Regifting Dos and Don’ts

As the holidays approach, let’s have a discussion in “regifting.”

We’ve all been guilty of buying thoughtless or obligatory gifts. And I would say that many of us have regifted those thoughtless or obligatory gifts. I can say with certainty that I’ve been given those gifts over the years.

I’m not saying that regifting is bad. It’s OK to regift if it’s done with style, thoughtfulness and consideration.

Be green. Regift.

Be green. Regift.

Regifting a good bottle of wine you’ll never drink is acceptable. Hell, regifting a good bottle of wine you would drink and feel confident the recipient will share with you is an even better plan… and quite deviously brilliant.

My mother regifting me her wedding china that has been housed in the garage for more than a decade after a broken marriage is quite thrifty and beneficial for both of us!

Embroidered napkins are also nice, although I may find it highly convenient that our last names start with the same letter.

Anything that involves alcohol, hunting gear and footwear … not a good regift unless they already have a collection of oddball wine racks.


One holiday season, my dad offered me a nice jacket. It was a little big, but it was made by a reputable company I was familiar with, was comfortable and warm. I said “Thanks, Dad!”

He fessed up and said that his dad, my grandfather, had given it to him and he didn’t really want it. “Oh, well, that’s OK.” Except that his brother had given my grandfather the coat. I was the fourth owner in his coat shuffle and now it seemed that I had a coat no one wanted. Granted, I was an awkward 14-year-old girl who probably shouldn’t have been wearing an oversized coat that was purchased for an 80-year-old man, but what did I know? I have no idea where that coat is now, but I treasure the story… even more so that my dad admitted to everything while regifting.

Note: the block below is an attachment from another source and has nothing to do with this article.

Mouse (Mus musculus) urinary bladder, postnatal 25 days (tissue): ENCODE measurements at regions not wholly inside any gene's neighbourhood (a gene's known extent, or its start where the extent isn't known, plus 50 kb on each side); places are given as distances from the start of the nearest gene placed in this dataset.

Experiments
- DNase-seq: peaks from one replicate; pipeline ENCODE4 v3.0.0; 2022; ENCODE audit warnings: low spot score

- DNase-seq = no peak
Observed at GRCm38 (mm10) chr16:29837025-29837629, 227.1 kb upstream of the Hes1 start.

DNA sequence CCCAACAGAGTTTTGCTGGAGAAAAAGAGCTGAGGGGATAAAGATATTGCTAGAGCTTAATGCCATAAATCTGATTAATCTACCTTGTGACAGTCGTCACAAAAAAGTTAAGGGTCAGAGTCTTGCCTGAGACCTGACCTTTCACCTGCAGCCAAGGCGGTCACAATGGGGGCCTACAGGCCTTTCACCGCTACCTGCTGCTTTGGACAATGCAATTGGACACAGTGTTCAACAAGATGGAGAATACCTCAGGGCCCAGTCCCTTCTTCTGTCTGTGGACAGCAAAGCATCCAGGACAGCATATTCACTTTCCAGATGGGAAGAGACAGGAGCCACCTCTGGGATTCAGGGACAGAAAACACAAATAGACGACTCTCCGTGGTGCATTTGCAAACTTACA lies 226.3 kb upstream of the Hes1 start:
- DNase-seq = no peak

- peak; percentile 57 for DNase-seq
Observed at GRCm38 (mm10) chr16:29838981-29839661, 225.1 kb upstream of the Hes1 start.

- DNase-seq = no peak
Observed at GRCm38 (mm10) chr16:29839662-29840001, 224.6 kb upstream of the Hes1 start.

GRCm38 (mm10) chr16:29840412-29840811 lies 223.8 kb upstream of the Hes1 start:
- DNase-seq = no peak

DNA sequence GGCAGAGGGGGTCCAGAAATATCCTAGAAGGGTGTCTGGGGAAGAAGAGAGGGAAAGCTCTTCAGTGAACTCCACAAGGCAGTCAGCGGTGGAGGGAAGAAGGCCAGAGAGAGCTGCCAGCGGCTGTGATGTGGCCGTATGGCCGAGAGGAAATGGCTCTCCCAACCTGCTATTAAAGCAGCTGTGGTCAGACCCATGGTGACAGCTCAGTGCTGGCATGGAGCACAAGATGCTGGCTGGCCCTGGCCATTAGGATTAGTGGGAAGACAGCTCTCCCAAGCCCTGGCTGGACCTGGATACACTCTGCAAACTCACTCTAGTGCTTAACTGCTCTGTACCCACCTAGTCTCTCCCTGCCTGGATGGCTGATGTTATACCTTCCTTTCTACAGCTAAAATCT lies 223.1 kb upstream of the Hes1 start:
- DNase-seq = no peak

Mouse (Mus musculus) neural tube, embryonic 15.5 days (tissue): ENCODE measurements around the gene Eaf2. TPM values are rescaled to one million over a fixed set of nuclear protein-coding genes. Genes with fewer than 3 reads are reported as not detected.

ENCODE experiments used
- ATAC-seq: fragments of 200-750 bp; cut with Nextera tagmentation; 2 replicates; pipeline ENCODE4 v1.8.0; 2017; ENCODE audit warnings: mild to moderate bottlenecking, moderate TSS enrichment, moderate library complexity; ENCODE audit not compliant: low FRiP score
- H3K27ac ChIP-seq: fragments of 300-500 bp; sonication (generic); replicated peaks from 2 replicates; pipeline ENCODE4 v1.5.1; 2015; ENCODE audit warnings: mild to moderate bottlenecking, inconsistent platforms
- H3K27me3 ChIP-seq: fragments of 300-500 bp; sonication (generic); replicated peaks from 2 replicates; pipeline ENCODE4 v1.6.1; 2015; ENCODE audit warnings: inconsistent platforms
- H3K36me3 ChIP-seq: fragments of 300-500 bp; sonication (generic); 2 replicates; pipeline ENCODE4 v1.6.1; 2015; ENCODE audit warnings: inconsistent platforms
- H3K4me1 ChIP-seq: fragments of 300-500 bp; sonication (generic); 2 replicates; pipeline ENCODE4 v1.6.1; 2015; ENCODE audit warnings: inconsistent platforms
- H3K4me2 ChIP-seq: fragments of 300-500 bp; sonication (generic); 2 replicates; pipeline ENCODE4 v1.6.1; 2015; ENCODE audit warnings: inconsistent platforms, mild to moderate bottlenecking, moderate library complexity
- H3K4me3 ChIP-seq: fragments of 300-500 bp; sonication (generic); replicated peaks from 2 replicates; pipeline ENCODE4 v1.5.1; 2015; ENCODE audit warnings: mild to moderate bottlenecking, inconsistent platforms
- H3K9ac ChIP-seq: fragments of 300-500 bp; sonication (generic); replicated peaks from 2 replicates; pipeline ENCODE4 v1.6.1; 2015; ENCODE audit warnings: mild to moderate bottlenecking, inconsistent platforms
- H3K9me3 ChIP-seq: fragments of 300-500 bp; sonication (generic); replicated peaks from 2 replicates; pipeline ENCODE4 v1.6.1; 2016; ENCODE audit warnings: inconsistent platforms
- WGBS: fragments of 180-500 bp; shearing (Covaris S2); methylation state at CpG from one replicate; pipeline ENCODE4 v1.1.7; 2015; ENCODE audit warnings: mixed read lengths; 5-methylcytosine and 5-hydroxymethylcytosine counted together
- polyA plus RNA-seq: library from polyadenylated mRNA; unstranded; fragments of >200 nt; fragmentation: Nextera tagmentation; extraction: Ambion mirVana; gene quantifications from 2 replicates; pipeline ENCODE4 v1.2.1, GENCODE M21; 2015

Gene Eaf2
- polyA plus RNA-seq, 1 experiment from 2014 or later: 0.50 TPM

Here are a few re-gifting rules that may help ease you into the holiday season:

  1. Do not regift the gift to the original gifter. If you must, at least use new wrapping paper. If you’re not a huge fan of the original gifter, feel free to present the gift while standing on a chair … tap your spoon to your wine glass first and make sure you have everyone’s attention.
  2. Do not regift the gift to another person in front of the original gifter. If you must, again, at least use new wrapping paper. And if you’re still busted, exclaim that you loved your purple burlap polka-dotted door ornament so much, you decided to make it your go-to gift, too.
  3. If it’s a personalized gift, it’s best to come clean. Although you may think your motives are inconspicuous,  gifting etched glass beer steins to your fifteen-year-old cousin who just happens to share your monogram is a red flag to other family members.
  4. If your grandmother finds out you regifted her homemade peach jelly, you’re on your own. Same goes for the crocheted socks.
  5. Make sure the regift matches the occasion and/or the recipient. I’ve been given Halloween dish towels at Christmas. Yes, they were special. Yes, I knew they had been regifted. And yes, I couldn’t wait 10 months to use them. Perfect regift.
  6. Let’s be honest: Halloween candy is OK to regift in Christmas holiday “goody bags” as long as there are no black cats, jack-o-lanterns or candy corn on the wrapper. Don’t laugh – what else are we suppose to do with that stash?
  7. When all else fails, ask for a gift receipt. Take it back to the store. Get a gift card. Gift the gift card. Voila! Who doesn’t love a $13.46 gift card to Target or the Pickled Pineapple Boutique?

Let’s face it. Some gifts are purchased with no thought of the receiver. We all do it. It’s easy to do in a pinch. Those are the best gifts to regift, especially to people you don’t know well enough to buy a thoughtful gift or you just don’t have time. Other times, it’s just not a right fit.

If you find yourself receiving a thoughtless gift, go ahead and plan a fun get-together to openly regift those thoughtless presents you’ve received and encourage your guests to do the same. Those white elephant gift parties are hilarious fun, especially when someone opens that “redneck wind chime” you received for your birthday as a legitimate gift… just be sure not to invite the original gifter.


Still not sure if you can re-gift that sweater or not?  Try using this handy infographic from


One response to “Regifting Dos and Don’ts

  1. Pingback: What You to Need to Know Before Returning That Gift |

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